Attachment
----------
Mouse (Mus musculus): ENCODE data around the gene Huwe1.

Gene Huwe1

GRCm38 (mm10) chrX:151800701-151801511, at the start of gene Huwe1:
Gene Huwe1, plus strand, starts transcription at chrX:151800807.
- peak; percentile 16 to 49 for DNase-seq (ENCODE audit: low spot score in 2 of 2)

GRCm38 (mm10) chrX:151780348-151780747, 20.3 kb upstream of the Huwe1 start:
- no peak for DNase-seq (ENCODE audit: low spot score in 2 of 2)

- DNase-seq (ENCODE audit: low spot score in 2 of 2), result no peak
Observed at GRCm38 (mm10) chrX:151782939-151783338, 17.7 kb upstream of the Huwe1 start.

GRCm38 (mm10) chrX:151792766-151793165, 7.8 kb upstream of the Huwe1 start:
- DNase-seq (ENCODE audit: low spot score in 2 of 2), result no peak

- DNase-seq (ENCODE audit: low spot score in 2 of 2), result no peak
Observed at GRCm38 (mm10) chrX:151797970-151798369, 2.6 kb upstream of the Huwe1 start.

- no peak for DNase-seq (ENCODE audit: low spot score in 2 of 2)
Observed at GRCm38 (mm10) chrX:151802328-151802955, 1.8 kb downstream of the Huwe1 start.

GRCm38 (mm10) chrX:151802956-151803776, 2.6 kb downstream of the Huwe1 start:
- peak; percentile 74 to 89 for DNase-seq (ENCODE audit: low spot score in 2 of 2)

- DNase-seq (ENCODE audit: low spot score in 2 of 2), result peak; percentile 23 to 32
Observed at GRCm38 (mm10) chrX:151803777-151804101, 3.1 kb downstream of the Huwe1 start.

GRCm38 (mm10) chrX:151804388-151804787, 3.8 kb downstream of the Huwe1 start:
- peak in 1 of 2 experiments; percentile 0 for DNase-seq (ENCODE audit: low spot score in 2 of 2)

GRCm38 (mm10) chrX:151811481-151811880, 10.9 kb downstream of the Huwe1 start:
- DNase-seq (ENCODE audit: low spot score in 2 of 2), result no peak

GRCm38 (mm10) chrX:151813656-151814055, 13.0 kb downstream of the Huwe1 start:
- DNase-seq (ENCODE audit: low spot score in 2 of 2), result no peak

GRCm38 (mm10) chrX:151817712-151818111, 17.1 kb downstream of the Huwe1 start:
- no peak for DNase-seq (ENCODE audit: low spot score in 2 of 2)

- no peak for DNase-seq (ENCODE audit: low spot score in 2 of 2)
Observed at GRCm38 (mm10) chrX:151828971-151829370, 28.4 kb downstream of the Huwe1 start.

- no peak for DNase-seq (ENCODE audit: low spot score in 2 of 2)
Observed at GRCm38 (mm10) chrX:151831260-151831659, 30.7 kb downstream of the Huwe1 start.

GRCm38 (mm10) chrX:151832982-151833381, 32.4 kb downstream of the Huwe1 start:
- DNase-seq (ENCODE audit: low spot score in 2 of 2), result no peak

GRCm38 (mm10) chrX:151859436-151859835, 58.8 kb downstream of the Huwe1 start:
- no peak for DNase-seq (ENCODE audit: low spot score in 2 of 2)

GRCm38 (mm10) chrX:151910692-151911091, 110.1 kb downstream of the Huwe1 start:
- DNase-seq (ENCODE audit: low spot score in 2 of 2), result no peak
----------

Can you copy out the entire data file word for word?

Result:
Mouse (Mus musculus): ENCODE data around the gene Huwe1.

Gene Huwe1

GRCm38 (mm10) chrX:151800701-151801511, at the start of gene Huwe1:
Gene Huwe1, plus strand, starts transcription at chrX:151800807.
- peak; percentile 16 to 49 for DNase-seq (ENCODE audit: low spot score in 2 of 2)

GRCm38 (mm10) chrX:151780348-151780747, 20.3 kb upstream of the Huwe1 start:
- no peak for DNase-seq (ENCODE audit: low spot score in 2 of 2)

- DNase-seq (ENCODE audit: low spot score in 2 of 2), result no peak
Observed at GRCm38 (mm10) chrX:151782939-151783338, 17.7 kb upstream of the Huwe1 start.

GRCm38 (mm10) chrX:151792766-151793165, 7.8 kb upstream of the Huwe1 start:
- DNase-seq (ENCODE audit: low spot score in 2 of 2), result no peak

- DNase-seq (ENCODE audit: low spot score in 2 of 2), result no peak
Observed at GRCm38 (mm10) chrX:151797970-151798369, 2.6 kb upstream of the Huwe1 start.

- no peak for DNase-seq (ENCODE audit: low spot score in 2 of 2)
Observed at GRCm38 (mm10) chrX:151802328-151802955, 1.8 kb downstream of the Huwe1 start.

GRCm38 (mm10) chrX:151802956-151803776, 2.6 kb downstream of the Huwe1 start:
- peak; percentile 74 to 89 for DNase-seq (ENCODE audit: low spot score in 2 of 2)

- DNase-seq (ENCODE audit: low spot score in 2 of 2), result peak; percentile 23 to 32
Observed at GRCm38 (mm10) chrX:151803777-151804101, 3.1 kb downstream of the Huwe1 start.

GRCm38 (mm10) chrX:151804388-151804787, 3.8 kb downstream of the Huwe1 start:
- peak in 1 of 2 experiments; percentile 0 for DNase-seq (ENCODE audit: low spot score in 2 of 2)

GRCm38 (mm10) chrX:151811481-151811880, 10.9 kb downstream of the Huwe1 start:
- DNase-seq (ENCODE audit: low spot score in 2 of 2), result no peak

GRCm38 (mm10) chrX:151813656-151814055, 13.0 kb downstream of the Huwe1 start:
- DNase-seq (ENCODE audit: low spot score in 2 of 2), result no peak

GRCm38 (mm10) chrX:151817712-151818111, 17.1 kb downstream of the Huwe1 start:
- no peak for DNase-seq (ENCODE audit: low spot score in 2 of 2)

- no peak for DNase-seq (ENCODE audit: low spot score in 2 of 2)
Observed at GRCm38 (mm10) chrX:151828971-151829370, 28.4 kb downstream of the Huwe1 start.

- no peak for DNase-seq (ENCODE audit: low spot score in 2 of 2)
Observed at GRCm38 (mm10) chrX:151831260-151831659, 30.7 kb downstream of the Huwe1 start.

GRCm38 (mm10) chrX:151832982-151833381, 32.4 kb downstream of the Huwe1 start:
- DNase-seq (ENCODE audit: low spot score in 2 of 2), result no peak

GRCm38 (mm10) chrX:151859436-151859835, 58.8 kb downstream of the Huwe1 start:
- no peak for DNase-seq (ENCODE audit: low spot score in 2 of 2)

GRCm38 (mm10) chrX:151910692-151911091, 110.1 kb downstream of the Huwe1 start:
- DNase-seq (ENCODE audit: low spot score in 2 of 2), result no peak